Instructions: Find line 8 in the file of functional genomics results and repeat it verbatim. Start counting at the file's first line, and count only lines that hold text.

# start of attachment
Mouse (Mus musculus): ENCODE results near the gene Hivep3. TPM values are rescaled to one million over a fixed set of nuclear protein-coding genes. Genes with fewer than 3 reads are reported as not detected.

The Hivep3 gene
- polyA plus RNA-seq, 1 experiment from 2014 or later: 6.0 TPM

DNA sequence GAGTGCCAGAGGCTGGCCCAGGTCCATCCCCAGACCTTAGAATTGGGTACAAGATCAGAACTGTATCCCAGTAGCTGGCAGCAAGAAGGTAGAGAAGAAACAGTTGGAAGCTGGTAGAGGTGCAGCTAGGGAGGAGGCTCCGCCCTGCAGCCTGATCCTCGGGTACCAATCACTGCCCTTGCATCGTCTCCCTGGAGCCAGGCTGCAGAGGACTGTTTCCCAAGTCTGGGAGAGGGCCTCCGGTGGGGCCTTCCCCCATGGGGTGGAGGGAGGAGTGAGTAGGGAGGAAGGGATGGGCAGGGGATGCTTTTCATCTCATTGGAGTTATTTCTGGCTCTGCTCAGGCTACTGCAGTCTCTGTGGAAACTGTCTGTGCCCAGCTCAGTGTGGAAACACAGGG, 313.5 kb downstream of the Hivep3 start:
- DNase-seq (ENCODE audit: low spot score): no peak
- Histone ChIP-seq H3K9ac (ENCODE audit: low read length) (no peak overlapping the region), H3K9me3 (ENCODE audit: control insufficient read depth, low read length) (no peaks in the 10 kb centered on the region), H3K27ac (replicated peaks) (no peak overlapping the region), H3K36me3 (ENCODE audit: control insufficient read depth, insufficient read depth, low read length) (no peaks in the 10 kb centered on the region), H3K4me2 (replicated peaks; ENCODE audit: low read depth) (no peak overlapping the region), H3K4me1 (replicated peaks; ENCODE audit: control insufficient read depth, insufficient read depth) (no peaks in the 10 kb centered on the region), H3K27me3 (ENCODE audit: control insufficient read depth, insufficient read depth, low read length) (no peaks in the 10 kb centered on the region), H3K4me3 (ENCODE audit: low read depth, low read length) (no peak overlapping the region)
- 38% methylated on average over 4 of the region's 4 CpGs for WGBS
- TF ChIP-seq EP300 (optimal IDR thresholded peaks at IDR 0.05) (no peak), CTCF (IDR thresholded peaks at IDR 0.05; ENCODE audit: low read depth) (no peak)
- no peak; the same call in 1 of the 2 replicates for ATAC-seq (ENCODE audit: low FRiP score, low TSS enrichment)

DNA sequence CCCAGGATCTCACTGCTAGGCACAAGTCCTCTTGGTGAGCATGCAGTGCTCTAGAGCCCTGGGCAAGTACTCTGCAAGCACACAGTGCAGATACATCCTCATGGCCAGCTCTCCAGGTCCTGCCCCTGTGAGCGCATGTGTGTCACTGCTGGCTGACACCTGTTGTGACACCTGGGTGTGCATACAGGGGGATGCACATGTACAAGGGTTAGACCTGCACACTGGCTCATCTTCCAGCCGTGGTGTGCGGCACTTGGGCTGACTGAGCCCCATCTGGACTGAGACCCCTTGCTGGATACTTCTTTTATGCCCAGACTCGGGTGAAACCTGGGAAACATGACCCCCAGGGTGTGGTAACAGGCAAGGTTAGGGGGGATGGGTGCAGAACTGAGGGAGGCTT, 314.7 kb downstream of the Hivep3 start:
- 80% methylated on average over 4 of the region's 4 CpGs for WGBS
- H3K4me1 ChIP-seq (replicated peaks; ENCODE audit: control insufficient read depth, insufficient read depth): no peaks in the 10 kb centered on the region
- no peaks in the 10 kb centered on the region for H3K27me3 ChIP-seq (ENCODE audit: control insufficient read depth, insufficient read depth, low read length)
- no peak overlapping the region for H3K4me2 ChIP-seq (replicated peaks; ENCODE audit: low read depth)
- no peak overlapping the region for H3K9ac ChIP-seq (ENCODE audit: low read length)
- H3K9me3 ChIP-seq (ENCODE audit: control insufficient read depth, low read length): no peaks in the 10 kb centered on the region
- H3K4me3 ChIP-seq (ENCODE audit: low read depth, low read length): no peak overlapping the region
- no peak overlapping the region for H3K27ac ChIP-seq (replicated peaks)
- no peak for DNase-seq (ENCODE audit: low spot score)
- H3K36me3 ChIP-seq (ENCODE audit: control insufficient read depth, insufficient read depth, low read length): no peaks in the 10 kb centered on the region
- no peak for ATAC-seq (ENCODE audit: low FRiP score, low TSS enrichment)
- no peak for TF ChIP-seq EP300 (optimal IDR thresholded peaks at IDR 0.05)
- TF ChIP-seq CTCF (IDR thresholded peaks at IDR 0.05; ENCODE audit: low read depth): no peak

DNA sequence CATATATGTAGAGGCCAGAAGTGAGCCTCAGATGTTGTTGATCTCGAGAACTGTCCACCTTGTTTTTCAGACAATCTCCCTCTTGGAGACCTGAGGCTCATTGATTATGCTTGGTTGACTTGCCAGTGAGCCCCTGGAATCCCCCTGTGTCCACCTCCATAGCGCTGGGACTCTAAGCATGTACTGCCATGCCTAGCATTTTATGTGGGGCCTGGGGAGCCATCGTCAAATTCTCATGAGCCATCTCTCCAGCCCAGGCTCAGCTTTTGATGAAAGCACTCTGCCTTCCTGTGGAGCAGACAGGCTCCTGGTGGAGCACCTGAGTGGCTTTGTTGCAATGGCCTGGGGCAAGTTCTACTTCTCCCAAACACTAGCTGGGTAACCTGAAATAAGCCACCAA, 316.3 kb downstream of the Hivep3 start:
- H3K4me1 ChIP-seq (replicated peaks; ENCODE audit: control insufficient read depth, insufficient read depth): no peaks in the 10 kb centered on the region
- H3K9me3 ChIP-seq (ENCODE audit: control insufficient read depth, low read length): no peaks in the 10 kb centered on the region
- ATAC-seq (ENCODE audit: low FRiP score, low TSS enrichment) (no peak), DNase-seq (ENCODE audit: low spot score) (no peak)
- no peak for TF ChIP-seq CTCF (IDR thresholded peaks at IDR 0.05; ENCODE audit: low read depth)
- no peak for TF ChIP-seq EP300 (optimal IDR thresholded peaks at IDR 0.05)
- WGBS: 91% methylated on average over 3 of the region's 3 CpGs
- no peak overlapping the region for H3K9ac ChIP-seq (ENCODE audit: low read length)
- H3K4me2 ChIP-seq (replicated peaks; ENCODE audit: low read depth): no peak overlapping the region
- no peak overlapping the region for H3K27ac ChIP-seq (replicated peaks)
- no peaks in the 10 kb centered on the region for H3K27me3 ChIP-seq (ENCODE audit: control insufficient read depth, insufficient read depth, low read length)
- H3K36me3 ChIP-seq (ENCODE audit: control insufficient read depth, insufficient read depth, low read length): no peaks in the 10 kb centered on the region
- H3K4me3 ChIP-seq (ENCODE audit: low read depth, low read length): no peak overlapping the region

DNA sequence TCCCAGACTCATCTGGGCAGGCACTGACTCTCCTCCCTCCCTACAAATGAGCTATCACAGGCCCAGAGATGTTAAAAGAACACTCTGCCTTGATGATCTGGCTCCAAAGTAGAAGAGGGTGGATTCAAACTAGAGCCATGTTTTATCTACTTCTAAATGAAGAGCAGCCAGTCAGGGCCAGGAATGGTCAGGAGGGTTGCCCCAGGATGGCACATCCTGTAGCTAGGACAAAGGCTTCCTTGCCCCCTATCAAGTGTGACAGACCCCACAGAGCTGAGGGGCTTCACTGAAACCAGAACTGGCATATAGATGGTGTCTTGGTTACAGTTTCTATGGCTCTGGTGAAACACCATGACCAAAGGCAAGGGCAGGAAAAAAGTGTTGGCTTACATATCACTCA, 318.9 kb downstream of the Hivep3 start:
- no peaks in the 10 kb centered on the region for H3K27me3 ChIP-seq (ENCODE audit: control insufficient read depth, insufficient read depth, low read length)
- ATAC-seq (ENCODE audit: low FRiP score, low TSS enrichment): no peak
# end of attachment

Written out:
- TF ChIP-seq EP300 (optimal IDR thresholded peaks at IDR 0.05) (no peak), CTCF (IDR thresholded peaks at IDR 0.05; ENCODE audit: low read depth) (no peak)